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Benefits of driver assist tech highlighted

New report says new tech can’t come soon enough

We’ve focused a lot on smart self-driving vehicle technology making life easier for us, but a new study says the biggest advantage in making our cars smarter comes on the safety front.

An Austroads commissioned report completed by the Monash University Accident Research Centre (MUARC) released today says road trauma could be significantly reduced by the adoption of technologies that change the way drivers use vehicles.

Related: Autonomous Cars – Why Americans are afraid

The study looked at whether real-world serious injury crashes could have been prevented by tech such as forward collision warning, curve speed warning, intersection movement assist, right turn assist, lane keeping assist and auto emergency braking.

MUARC Senior Research Fellow Dr David Logan says the results show clear benefits of mandating the inclusion of these technologies in passenger cars.

“The full adoption of a selection of key automated driving and connected vehicle safety applications has the potential to prevent between 4,100 and 6,500 fatal and serious injury crashes in Australia and 310-485 fatal and serious injury crashes in New Zealand each year.”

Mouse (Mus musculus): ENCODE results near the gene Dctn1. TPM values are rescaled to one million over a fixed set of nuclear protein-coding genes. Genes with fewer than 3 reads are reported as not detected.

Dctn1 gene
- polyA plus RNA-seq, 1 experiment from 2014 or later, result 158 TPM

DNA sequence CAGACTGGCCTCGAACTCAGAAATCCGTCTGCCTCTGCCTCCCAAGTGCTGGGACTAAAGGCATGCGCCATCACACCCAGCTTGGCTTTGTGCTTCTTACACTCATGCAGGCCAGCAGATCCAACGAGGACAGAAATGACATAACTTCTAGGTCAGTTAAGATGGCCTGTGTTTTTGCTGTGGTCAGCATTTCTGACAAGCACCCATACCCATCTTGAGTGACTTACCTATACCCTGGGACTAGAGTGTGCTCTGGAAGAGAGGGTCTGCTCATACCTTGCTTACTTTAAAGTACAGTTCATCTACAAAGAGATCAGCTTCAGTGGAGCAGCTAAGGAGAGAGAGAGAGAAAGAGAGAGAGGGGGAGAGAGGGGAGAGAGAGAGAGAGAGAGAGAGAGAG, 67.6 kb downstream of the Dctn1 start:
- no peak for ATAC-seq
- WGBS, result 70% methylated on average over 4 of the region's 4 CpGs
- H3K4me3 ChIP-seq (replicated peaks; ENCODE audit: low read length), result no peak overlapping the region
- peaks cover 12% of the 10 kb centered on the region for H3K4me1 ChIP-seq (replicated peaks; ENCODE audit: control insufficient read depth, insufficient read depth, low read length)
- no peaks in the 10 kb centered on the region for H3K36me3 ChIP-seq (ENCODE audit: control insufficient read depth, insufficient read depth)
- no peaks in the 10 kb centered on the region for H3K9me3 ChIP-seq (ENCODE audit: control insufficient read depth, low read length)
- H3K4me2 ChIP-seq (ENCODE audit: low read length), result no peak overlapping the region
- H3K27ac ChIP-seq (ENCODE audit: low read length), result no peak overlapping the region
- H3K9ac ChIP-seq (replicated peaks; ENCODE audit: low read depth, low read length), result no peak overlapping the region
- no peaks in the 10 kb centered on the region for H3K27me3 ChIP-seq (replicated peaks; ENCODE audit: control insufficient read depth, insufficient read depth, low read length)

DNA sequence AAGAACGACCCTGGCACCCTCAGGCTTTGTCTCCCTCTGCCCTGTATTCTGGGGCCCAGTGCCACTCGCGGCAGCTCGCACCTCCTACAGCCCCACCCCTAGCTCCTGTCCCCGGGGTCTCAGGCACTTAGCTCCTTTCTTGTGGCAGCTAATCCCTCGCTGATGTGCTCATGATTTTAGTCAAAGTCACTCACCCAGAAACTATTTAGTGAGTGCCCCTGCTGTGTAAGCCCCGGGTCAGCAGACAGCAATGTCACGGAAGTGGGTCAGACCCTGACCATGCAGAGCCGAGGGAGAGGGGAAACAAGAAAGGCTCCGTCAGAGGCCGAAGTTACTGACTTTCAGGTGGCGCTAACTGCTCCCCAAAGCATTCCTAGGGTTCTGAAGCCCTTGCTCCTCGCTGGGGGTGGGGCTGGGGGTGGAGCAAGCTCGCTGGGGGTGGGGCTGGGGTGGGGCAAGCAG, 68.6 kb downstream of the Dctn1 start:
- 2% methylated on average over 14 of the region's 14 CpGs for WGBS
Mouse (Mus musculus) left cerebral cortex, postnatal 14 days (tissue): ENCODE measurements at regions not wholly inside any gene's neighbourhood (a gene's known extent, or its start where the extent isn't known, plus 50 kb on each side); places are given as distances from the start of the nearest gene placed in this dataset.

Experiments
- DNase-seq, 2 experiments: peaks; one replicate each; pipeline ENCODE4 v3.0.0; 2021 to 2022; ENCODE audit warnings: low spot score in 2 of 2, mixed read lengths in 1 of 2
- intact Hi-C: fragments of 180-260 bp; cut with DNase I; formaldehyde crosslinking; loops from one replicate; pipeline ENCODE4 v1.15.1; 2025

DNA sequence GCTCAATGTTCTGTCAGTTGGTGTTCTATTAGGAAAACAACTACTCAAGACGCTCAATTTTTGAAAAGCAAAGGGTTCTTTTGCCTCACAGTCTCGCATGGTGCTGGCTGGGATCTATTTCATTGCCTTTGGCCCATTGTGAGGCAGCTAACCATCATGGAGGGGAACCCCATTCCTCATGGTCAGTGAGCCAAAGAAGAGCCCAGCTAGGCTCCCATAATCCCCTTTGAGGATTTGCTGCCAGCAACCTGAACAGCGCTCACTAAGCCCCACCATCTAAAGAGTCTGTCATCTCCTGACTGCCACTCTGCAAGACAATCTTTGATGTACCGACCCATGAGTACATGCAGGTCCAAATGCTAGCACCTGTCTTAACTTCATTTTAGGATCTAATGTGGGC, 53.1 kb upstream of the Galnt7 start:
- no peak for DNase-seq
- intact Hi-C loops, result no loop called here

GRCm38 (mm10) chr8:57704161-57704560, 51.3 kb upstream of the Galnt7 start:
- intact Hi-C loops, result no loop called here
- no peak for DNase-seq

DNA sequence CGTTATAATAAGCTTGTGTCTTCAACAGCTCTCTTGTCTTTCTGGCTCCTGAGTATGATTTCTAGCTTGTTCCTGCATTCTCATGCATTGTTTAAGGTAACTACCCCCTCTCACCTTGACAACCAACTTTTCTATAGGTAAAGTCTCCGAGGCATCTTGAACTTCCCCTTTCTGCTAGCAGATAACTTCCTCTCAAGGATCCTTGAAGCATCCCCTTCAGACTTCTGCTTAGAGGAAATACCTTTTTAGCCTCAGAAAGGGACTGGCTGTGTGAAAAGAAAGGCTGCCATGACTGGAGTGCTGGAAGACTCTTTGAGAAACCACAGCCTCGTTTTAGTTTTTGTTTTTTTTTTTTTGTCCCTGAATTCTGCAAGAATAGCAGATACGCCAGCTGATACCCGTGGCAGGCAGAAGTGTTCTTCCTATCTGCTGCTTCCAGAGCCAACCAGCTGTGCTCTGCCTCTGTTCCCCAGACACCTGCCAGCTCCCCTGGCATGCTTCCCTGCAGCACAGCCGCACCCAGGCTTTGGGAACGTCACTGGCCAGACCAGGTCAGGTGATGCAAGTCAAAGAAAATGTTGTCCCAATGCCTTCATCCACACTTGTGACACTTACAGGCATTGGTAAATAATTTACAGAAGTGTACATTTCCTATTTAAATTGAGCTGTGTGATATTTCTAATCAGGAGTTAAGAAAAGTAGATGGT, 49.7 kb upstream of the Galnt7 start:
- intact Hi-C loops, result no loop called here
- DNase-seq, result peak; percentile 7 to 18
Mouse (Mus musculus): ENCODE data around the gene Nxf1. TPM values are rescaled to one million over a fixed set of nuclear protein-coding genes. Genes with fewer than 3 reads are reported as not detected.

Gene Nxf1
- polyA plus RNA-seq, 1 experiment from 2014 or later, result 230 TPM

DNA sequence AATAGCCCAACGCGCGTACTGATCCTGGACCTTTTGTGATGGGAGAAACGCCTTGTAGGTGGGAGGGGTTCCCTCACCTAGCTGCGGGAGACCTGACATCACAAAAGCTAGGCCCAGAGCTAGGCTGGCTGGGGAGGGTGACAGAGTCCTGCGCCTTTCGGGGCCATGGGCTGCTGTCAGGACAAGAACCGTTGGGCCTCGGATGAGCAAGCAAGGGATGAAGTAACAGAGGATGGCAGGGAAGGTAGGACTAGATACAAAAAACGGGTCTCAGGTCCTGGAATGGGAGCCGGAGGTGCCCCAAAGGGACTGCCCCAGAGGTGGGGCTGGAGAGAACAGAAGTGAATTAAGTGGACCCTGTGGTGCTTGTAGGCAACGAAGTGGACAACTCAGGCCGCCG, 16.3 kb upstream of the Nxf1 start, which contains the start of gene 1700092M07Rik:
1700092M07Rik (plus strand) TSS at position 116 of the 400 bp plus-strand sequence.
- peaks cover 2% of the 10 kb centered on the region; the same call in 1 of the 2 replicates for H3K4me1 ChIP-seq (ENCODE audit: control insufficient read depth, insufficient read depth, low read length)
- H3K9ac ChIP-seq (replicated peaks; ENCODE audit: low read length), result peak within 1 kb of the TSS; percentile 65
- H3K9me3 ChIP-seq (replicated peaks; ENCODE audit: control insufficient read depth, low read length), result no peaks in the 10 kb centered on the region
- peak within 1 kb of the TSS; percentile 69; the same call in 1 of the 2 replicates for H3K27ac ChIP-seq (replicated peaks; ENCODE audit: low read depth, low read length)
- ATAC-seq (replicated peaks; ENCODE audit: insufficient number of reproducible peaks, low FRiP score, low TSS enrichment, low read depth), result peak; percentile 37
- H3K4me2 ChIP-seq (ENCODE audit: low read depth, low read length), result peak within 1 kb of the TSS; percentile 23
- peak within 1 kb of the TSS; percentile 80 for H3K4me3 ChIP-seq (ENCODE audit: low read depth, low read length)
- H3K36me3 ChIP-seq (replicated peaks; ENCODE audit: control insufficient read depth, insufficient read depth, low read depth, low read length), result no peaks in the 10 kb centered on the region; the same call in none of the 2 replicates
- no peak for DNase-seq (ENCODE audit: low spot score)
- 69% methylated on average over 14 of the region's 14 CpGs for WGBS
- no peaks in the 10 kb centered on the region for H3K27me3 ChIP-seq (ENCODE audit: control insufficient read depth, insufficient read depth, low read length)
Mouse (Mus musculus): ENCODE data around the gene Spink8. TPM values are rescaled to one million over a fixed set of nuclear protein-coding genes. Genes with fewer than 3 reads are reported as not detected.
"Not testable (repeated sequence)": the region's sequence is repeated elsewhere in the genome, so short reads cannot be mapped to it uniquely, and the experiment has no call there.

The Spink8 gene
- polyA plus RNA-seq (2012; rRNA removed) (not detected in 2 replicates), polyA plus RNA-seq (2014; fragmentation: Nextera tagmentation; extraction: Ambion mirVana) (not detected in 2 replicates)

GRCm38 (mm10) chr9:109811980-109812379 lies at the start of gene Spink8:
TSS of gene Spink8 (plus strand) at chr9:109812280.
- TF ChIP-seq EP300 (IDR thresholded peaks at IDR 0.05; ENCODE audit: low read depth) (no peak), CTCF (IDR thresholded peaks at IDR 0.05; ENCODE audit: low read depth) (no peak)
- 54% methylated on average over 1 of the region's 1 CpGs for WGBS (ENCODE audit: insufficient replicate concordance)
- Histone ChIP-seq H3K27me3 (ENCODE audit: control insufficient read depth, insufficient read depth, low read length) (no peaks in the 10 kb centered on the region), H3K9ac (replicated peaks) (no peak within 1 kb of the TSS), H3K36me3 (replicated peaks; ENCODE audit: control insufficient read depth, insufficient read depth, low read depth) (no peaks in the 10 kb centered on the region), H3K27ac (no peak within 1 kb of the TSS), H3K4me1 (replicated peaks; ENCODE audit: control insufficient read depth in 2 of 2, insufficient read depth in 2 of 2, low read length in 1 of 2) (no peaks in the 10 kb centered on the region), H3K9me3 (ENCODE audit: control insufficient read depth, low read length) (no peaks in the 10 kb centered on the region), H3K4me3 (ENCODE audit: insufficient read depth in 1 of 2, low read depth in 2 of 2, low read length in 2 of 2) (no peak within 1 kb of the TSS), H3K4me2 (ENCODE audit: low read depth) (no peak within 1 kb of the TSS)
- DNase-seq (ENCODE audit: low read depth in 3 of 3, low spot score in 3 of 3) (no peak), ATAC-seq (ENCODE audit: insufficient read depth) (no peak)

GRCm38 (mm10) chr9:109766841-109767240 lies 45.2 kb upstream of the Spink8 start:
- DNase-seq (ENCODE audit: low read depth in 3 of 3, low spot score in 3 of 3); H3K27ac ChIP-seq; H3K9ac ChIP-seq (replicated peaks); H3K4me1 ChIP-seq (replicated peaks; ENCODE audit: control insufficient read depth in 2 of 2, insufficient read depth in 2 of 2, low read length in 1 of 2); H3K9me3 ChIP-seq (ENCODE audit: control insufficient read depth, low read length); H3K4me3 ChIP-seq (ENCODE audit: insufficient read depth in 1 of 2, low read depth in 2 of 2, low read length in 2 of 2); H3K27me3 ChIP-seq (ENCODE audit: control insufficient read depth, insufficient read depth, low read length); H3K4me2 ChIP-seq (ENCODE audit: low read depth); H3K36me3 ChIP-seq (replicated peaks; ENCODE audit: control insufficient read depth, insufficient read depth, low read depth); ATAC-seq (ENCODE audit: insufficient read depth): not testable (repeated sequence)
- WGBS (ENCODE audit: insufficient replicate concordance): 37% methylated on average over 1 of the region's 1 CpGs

The full report is available for download here.

Related: Strong support for anti-distraction technologies

Do you believe technologies such as auto emergency braking should be mandated? Do you believe that new tech like this is making us safer (as the report found), or are we losing our driving skills?

Let us know your thoughts in the comments section below.

Stay up to date with everything road safety at behindthewheel.com.au.

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About Simon Lai 1420 Articles
Simon is a writer and sometime contributor to the podcast. He also takes care of video production and product reviews. He met Joel through radio school and has worked with him on other ventures, reading news, producing and presenting radio content for regional networks. Simon doesn’t profess to be a car nut but enjoys driving first and foremost and has a penchant for hot hatches. He helps to provide the everyday-man perspective.

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